The document includes an analysis of the status and constraints in financial inclusion in India, specific financial inclusion goals, action plan to reach the goals and the mechanism to measure progress. The strategy envisages to make formal financial services available, accessible, and affordable to all the citizens in a safe and transparent manner to support inclusive and resilient multi-stakeholder led growth. It proposes forward looking recommendations to help achieve universal access to financial services through a bouquet of basic financial services leveraging on the BC Model, access to livelihood and skills development, financial literacy and education, customer protection and grievance redressal with effective co-ordination. While the various initiatives have helped in extending financial services to the hitherto excluded sections of society, the strategy aims to focus on deepening the reach, usage and sustainability of financial inclusion. The document was approved by the Financial Stability and Development Council Sub-Committee on March 14, 2019.

‘Train the Trainers’ Programme for Capacity Building of Business Correspondents

IV.21 To build the capacity and skills of Business Correspondents (BCs), for effectively delivering financial services at the grass-root level, a two-tier ‘train the trainers’ programme, ‘Skill Upgradation for Performance of Resources – BCs’ (SUPER-B) was designed by the Department, with the following objectives: (a) to train a group of motivated trainers who will take the responsibility of training their field level functionaries who deal with the BCs; (b) to create a professional BC workforce to cater to the needs of the people beyond the traditional financial products; and (c) to provide a forum to share the best practices on BC framework and possible convergence across the banks and apprise them of the potential opportunities and risks with rapid expansion of BC network.

IV.22 During the first tier of the programme, Members of Faculty from the banks’ training establishments and officers from the Regional Offices of the Reserve Bank are sensitised at the CAB, Pune. The second tier of the programme involves a one-day sensitisation workshop for bank branch managers (with special focus on rural bank branches) to be driven by the beneficiaries of the first-tier programme. Finally, the bank managers being trained under this programme are expected to sensitise and handhold the BCs attached to their branches.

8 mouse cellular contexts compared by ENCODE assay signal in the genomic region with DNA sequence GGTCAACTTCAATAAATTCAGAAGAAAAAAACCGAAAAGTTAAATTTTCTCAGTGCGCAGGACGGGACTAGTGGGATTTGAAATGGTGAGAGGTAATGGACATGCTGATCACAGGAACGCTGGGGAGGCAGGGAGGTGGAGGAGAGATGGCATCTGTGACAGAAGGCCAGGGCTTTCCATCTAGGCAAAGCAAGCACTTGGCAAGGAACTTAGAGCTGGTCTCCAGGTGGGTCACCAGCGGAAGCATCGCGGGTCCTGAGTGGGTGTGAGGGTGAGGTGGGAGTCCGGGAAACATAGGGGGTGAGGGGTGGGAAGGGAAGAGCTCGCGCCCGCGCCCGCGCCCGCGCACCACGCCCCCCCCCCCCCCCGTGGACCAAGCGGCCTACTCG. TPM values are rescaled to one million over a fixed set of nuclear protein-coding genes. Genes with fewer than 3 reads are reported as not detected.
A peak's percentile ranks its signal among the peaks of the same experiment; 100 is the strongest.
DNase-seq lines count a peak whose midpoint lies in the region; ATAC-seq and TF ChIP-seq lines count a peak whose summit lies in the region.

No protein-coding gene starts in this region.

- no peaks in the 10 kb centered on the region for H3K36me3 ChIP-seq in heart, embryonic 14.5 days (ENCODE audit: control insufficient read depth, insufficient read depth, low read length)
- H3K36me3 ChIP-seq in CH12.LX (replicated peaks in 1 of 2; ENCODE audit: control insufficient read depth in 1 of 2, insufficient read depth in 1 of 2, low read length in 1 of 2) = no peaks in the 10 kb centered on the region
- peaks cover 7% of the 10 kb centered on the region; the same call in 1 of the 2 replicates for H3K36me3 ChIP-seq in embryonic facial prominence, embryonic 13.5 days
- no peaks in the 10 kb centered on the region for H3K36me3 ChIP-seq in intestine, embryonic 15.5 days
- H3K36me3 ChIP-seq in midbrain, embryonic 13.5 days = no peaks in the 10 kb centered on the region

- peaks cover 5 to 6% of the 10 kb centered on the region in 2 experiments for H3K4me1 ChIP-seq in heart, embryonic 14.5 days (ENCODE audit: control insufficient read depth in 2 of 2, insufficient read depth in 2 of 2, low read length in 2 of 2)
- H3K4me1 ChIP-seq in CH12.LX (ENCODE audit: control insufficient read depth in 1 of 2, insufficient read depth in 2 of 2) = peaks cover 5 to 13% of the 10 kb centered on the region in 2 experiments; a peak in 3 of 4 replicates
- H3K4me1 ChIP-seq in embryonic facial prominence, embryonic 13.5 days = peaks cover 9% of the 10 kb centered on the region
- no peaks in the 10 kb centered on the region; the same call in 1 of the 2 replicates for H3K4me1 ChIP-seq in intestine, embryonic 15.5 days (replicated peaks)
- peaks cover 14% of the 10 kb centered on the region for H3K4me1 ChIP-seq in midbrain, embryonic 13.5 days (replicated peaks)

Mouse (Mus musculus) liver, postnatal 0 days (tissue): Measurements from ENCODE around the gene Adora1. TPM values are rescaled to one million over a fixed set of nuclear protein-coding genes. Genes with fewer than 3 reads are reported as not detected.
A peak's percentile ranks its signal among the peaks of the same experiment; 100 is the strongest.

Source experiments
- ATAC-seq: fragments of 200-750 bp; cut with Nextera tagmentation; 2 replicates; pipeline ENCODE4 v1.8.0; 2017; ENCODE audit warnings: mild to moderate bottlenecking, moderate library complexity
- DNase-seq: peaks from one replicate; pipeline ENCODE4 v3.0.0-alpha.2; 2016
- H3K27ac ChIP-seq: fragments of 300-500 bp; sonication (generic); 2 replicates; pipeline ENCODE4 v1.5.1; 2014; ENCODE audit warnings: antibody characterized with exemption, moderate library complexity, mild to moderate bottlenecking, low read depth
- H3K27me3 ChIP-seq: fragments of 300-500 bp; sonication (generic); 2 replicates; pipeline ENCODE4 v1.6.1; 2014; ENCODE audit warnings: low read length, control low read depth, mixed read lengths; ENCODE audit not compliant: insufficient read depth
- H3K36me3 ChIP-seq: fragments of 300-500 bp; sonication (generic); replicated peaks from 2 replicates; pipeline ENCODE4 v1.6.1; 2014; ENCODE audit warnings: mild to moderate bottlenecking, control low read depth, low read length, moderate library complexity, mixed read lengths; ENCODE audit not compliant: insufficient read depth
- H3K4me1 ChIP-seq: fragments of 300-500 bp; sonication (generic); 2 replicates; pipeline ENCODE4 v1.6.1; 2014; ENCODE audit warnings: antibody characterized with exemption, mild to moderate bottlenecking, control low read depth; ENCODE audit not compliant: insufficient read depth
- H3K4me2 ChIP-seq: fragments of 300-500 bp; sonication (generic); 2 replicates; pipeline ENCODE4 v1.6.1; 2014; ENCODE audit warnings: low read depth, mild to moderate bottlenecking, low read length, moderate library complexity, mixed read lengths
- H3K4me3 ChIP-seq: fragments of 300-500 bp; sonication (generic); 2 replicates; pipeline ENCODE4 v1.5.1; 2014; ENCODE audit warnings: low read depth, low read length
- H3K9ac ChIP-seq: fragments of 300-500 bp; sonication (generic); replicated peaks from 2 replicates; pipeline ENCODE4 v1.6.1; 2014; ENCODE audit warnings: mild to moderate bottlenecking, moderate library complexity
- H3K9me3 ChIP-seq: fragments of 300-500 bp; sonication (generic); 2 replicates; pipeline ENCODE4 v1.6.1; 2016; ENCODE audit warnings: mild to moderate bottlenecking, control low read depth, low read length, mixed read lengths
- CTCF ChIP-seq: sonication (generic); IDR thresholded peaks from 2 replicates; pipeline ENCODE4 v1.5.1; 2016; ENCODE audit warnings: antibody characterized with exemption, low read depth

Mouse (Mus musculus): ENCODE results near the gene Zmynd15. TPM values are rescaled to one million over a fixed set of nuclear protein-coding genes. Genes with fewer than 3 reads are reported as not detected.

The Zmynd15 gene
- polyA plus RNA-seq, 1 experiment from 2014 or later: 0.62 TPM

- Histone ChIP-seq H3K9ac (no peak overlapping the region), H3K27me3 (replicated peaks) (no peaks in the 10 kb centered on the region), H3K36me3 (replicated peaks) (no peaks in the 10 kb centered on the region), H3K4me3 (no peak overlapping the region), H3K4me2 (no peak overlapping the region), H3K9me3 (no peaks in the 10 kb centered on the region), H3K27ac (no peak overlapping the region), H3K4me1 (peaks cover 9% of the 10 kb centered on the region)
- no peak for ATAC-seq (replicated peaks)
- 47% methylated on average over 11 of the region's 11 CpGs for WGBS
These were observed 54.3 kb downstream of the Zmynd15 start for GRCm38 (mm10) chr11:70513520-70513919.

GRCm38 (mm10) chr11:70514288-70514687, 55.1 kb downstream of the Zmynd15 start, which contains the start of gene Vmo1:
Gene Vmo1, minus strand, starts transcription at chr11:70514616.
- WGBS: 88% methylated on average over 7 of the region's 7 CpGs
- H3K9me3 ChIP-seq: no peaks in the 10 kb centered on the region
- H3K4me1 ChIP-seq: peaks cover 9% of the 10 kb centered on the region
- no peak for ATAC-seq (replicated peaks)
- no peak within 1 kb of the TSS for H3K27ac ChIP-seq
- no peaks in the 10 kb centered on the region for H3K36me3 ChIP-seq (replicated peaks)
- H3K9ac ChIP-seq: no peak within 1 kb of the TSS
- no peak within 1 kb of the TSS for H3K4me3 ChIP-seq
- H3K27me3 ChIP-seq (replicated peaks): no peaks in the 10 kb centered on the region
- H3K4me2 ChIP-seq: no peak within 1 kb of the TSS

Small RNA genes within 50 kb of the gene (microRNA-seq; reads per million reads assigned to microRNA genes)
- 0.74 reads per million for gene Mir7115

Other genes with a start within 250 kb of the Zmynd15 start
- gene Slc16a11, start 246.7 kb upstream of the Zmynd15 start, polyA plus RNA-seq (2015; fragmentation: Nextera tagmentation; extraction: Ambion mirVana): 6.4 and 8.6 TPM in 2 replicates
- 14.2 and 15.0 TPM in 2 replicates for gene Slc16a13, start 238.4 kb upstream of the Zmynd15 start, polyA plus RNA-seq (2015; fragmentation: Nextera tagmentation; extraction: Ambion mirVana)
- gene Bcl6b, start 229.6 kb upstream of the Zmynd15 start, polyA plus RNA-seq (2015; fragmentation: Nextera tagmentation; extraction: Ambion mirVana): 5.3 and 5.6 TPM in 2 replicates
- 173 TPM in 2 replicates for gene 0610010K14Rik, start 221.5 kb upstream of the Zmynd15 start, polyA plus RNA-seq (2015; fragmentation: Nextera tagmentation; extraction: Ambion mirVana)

Setting up of National Centre for Financial Education (NCFE)

IV.23 The NCFE has been set up under Section 8 of the Companies Act, 2013 as per the directions of the Financial Stability and Development Council – Sub Committee (FSDC-SC) with a share capital of ₹1,000 million (shared among RBI, SEBI, IRDAI and PFRDA in the ratio of 30 per cent, 30 per cent, 30 per cent and 10 per cent, respectively). The NCFE continued its focus on promoting financial education across India for all sections of the population under the aegis of the National Strategy for Financial Education for creating financial awareness and empowerment through financial education campaigns across the country in the form of seminars, workshops, conclaves, trainings, programmes, campaigns, etc.


IV.24 Financial literacy is crucial for imparting efficacy to the financial inclusion initiatives of the Reserve Bank. In this direction, a number of new initiatives were undertaken during 2018-19.

Impact Assessment of Pilot Project on Centres of Financial Literacy (CFL)

IV.25 The baseline survey forming part of the impact assessment of the pilot project on CFL has been completed during the year. Some of the observations/ findings of the baseline survey are as under: